Most people that enter the child care field do so, in part, because they enjoy being around children. But, as much as we enjoy the presence of children, we also appreciate being able to leave our jobs at the end of the day and return to our own homes, families, etc.
Children who are left in our care after our program's ending time can be frustrating to staff and scary to the children. Upon enrollment in your program, each parent needs to be informed, in writing of your policy for late pick-ups.
At the very least, the parent must call if they are detained and cannot arrive at the Center prior to your closing time. This will give your staff a heads-up and allow them to help ease the child's fears about when Mom or Dad will be arriving.
From there, you need to decide what sort of late fees you are going to collect and when those fees will be collected? Will they be collected immediately, added to the parent's fee, or paid the following day before the child will be accepted into care? The parent needs to understand what late fees you will charge. And, not to be unkind, but the fees have to be high enough to be an incentive for the parent to not want to pay them. If you don't charge enough, at least one researcher has shown that all that is accomplished is giving parents permission to be late and just throw a few more dollars your way.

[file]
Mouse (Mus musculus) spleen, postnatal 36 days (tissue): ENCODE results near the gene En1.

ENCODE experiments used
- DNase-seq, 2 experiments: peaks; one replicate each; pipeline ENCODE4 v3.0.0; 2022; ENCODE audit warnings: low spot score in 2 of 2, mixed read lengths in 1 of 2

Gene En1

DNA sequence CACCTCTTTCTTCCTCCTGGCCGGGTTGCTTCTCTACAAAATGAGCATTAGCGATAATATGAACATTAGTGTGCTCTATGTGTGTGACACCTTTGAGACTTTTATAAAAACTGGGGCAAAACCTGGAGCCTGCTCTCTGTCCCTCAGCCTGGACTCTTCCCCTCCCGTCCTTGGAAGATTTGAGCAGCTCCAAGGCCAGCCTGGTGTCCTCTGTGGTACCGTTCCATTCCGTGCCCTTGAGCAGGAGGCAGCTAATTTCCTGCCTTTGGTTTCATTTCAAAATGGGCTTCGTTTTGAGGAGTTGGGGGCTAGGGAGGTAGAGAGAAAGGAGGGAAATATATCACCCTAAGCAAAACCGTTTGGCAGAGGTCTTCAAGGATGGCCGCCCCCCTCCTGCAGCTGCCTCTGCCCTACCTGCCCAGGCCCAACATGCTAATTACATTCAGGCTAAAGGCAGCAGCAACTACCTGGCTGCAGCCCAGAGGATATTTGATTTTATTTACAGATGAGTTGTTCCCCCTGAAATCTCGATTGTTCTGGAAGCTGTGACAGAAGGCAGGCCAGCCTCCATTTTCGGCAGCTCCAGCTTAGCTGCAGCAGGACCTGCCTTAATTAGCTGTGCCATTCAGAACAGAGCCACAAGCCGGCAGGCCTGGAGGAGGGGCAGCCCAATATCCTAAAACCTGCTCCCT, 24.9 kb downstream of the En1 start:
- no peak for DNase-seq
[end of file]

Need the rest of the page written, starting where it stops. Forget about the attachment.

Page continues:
The last issue, and the one that needs to be most clear with both parents and staff, is what to do when the parent does not show up to pick up their child and you cannot reach a parent or emergency contact person. Which staff members will stay with the child? How long will they continue trying to reach someone who is authorized to pick up the child? Your staff cannot stay with the child all night. At what point do you contact the police for assistance in locating the parent and perhaps taking emergency custody of the child?
This policy has to be very, very clear so that your staff knows exactly what to do and the parent knows that police will be involved if necessary.
This is not a policy that you want to assume parents read in your handbook. Parents must be given this information both verbally and in writing, before the policy is needed.